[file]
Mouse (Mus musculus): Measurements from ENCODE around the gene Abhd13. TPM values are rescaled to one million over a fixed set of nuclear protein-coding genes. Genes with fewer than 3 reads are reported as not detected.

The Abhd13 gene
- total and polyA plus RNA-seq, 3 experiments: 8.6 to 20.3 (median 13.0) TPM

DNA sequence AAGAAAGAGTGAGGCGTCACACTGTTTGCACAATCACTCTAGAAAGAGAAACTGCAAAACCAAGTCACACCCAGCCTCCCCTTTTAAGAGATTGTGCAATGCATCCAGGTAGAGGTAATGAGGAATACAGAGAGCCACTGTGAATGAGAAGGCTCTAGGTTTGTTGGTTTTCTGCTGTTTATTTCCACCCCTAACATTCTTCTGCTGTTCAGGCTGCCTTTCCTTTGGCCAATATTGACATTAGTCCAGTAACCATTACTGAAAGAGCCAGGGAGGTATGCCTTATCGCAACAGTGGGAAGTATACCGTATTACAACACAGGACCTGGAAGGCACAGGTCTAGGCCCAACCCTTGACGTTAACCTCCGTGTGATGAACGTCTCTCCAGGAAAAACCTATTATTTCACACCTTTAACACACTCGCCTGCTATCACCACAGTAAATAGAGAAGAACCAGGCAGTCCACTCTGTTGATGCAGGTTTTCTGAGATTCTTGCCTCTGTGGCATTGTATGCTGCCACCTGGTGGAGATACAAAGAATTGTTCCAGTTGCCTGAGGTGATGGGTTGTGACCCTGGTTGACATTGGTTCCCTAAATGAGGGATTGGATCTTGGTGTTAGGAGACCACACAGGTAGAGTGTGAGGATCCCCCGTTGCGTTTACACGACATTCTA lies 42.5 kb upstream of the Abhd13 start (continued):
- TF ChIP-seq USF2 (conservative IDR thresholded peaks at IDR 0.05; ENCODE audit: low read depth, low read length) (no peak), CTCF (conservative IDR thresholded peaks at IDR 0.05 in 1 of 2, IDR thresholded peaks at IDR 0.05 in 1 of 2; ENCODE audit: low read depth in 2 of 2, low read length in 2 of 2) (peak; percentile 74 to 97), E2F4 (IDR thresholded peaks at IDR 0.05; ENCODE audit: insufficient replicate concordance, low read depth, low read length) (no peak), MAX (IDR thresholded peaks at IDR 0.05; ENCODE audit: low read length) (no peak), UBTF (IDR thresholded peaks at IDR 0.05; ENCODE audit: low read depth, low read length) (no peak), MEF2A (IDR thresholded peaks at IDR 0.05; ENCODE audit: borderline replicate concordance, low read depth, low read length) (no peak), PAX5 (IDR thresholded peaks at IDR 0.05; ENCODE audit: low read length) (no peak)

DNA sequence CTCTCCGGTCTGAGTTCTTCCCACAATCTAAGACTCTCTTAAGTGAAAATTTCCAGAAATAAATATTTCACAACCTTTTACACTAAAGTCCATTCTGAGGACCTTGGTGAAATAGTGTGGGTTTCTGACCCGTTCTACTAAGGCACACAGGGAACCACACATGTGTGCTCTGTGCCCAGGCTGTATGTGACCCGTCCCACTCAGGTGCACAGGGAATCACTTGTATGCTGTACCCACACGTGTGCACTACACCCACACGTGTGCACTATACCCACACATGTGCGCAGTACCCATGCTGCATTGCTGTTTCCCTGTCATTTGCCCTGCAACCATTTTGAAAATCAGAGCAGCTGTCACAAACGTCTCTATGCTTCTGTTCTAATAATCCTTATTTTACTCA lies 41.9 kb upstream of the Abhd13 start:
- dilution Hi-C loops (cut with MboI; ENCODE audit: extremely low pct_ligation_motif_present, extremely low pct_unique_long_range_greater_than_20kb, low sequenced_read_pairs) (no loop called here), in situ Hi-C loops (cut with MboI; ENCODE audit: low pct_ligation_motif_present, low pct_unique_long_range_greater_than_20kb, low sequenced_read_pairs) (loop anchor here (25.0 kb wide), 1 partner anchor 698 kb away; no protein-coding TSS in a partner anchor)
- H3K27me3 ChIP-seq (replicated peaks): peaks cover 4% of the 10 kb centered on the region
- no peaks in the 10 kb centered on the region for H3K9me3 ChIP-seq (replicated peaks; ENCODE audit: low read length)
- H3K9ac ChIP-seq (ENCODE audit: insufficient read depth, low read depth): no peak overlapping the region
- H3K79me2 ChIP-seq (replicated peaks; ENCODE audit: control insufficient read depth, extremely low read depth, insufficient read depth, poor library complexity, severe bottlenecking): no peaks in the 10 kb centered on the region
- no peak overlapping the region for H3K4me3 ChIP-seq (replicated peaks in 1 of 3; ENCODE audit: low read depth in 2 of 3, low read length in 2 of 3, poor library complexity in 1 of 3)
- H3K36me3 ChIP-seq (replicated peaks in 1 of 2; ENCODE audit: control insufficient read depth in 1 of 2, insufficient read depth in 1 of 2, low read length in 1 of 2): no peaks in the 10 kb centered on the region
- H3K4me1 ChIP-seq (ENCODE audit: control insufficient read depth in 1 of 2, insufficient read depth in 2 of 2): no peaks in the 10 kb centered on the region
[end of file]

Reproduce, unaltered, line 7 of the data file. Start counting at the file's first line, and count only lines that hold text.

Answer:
- dilution Hi-C loops (cut with MboI; ENCODE audit: extremely low pct_ligation_motif_present, extremely low pct_unique_long_range_greater_than_20kb, low sequenced_read_pairs) (no loop called here), in situ Hi-C loops (cut with MboI; ENCODE audit: low pct_ligation_motif_present, low pct_unique_long_range_greater_than_20kb, low sequenced_read_pairs) (loop anchor here (25.0 kb wide), 1 partner anchor 698 kb away; no protein-coding TSS in a partner anchor)